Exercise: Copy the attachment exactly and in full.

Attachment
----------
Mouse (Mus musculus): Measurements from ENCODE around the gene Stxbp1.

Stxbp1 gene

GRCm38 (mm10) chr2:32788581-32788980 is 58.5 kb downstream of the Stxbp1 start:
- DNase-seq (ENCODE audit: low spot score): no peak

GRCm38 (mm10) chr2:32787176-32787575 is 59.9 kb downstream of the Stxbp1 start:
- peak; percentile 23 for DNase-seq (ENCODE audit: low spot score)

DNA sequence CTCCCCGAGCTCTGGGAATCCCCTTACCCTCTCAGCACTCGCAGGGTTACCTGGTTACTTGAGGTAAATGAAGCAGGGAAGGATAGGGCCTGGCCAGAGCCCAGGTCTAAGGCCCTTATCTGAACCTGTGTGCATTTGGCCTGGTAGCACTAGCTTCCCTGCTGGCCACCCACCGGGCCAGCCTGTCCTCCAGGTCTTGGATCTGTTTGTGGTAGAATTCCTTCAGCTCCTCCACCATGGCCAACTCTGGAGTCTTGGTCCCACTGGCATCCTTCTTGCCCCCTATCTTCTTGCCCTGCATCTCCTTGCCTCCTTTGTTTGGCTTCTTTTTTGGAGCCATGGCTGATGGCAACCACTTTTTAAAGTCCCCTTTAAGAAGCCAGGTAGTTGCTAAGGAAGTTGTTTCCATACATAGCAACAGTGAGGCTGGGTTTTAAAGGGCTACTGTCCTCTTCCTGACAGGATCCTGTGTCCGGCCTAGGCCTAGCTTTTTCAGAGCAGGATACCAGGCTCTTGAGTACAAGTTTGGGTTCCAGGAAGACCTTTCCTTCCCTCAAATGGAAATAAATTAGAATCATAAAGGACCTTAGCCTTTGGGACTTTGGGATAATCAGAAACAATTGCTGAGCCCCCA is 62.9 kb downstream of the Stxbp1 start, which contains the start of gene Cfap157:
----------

Mouse (Mus musculus): Measurements from ENCODE around the gene Stxbp1.

Stxbp1 gene

GRCm38 (mm10) chr2:32788581-32788980 is 58.5 kb downstream of the Stxbp1 start:
- DNase-seq (ENCODE audit: low spot score): no peak

GRCm38 (mm10) chr2:32787176-32787575 is 59.9 kb downstream of the Stxbp1 start:
- peak; percentile 23 for DNase-seq (ENCODE audit: low spot score)

DNA sequence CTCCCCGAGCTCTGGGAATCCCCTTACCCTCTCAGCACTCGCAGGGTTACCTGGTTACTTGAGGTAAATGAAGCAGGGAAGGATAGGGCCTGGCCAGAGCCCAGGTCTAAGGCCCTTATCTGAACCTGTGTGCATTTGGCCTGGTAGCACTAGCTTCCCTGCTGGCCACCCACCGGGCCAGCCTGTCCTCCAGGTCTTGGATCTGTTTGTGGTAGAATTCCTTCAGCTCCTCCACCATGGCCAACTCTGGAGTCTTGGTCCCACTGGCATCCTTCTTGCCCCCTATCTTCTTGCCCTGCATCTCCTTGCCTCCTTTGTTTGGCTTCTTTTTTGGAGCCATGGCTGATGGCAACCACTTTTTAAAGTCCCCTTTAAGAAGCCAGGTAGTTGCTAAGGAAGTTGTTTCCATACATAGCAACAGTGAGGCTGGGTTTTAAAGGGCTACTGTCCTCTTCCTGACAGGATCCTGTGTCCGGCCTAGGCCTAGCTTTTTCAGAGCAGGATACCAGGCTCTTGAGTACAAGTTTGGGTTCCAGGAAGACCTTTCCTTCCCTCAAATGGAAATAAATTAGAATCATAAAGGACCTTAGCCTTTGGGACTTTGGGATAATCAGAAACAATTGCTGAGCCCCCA is 62.9 kb downstream of the Stxbp1 start, which contains the start of gene Cfap157: